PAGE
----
Figure 2. Distribution Load and State Estimation (DLSE) methodology.

LA and DSSE blocks are solved by means of the reciprocal feeding of information in an optimal and efficient way until convergence is reached. The LA methodology solves the initial problem of non-observability by estimating loads demanded from DTs or consumption buses from on-line measurements at the feeder head and other additional information. These header measurements include total load demand plus power losses, so the LA methodology also allocates losses among consumers. DSSE uses these load estimations at DTs, and employs other available measurements along the analysed feeder if there were, in order to compute the best state that matches all these real and estimated measurements. After solving the DSSE problem, active and reactive power losses can be computed. These quantities are of interest for improvement of the LA, since power at the feeder head can be decreased by losses, thereby resulting in new total active and reactive powers better fitted to the total load demand. A second LA execution would result in further improved load estimations and the subsequent SE solution would estimate a new improved state. This feedback between the two applications would continue until convergence was reached (the difference in power losses between two iterations must be lower than a specified threshold).

The complete closed-loop DLSE methodology, which has been validated previously by performing numerous rigorous tests on typical distribution systems under different conditions, has been doubly optimized from a computational point of view by adopting the following new improvements:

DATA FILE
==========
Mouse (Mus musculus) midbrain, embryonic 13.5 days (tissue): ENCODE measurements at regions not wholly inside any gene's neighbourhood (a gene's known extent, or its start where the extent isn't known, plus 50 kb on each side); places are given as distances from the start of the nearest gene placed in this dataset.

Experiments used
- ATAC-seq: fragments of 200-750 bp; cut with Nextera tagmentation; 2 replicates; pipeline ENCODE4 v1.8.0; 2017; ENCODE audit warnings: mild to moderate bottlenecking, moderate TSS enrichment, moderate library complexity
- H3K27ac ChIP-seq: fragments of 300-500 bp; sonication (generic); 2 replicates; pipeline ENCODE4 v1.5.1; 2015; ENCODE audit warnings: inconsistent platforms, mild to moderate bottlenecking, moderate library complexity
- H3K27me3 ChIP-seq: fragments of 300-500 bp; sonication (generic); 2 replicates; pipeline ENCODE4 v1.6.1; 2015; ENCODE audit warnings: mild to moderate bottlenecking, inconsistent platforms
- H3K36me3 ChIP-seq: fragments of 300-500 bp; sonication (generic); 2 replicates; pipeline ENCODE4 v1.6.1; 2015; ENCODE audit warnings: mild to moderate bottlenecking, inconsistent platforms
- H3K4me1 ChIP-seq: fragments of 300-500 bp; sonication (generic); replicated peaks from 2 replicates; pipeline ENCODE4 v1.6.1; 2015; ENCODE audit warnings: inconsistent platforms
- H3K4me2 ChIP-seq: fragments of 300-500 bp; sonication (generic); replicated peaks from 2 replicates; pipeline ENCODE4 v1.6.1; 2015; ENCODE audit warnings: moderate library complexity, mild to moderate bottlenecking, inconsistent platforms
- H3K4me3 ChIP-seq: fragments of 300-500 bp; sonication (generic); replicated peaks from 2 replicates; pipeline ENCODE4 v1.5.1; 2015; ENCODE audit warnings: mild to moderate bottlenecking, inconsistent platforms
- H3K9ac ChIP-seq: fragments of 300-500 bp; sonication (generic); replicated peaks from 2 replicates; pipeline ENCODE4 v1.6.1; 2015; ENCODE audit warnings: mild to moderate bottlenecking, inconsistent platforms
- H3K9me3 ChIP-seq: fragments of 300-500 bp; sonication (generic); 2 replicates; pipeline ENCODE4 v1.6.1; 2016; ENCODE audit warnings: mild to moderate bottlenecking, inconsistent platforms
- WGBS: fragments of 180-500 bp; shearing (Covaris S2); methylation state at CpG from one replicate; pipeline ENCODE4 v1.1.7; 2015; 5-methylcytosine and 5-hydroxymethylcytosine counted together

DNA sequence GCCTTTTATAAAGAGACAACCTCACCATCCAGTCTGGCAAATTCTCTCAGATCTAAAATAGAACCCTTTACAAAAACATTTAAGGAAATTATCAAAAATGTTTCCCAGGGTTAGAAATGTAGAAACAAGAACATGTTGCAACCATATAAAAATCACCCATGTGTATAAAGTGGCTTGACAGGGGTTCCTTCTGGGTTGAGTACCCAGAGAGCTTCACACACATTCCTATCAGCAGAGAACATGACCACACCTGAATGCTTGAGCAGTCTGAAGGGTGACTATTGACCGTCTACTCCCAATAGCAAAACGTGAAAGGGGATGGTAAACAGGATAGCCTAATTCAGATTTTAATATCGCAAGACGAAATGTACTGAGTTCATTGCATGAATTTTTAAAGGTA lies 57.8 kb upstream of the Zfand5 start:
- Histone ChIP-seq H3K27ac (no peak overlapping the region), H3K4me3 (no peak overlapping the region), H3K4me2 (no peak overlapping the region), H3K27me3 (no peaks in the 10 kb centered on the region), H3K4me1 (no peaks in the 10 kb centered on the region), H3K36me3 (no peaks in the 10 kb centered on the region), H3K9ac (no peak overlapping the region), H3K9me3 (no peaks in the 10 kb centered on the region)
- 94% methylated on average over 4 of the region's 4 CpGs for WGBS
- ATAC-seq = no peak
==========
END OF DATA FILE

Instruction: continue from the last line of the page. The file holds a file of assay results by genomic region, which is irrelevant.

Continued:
• Since the output of each application (LA and DSSE) depends on the other, an exact solution from each application makes no sense. Instead, a single iteration for the LA and SE applications independently should be sufficient, and the convergence of the whole procedure is guaranteed by the feedback between both applications. This simplification speeds up the whole procedure without losing accuracy.
  • The LA problem that is formulated as an optimization problem is simplified by an approximated linear solution in an effort to speed up the final whole solution. Once again the accuracy of the final solution is not reduced by this simplification.

Test Case

Distribution Network

The application considers the whole distribution network within the regional area known as Corredordel Henares comprising 9 HV/MV substations, 131 MV lines, 2.228 secondary MV/LV substations, 170.729 clients and a total installed power of 1.126 MW. Here, it is included the results of only one MV distribution feeder, shown in Figure 4, which has been intensively analysed to assess the benefits of the proposed DLSE methodology. This MV distribution feeder (20 kV of nominal voltage) is composed of a 46 secondary MV/LV substations, an installed power of 40.7 MW, contracted power of 26.09 MW and total length of 12.57 km.

Figure 4. One-line diagram of the distribution feeder used in the test cases.

Within this feeder the following measurements are available:

  • Voltage, current, active and reactive powers at the MV feeder head.
  • Voltage, current, active and reactive powers in 12 MV/LV secondary substations. These measurement points have been marked up with a blue square in Figure 4.

Computation of the DLCs

The Daily Load Curve (DLCs) used in the algorithm have been computed by applying a clustering algorithm proposed. For this purpose, the hourly energy consumption of the all the clients which are connected to the analysed feeder during six months have been used as input data of the algorithm. Figure 5 represents the DLCs related to domestic and service loads that have been used in this work. Note that only two DLCs are required to represent residential clients while in the case of industrial customers four DLCs have been used. This issue is basically due to the fact that residential and service clients are more homogenous between them being possible to represent them with a lower number of DLCs.

Figure 5. Residential and service DLCs.

Main results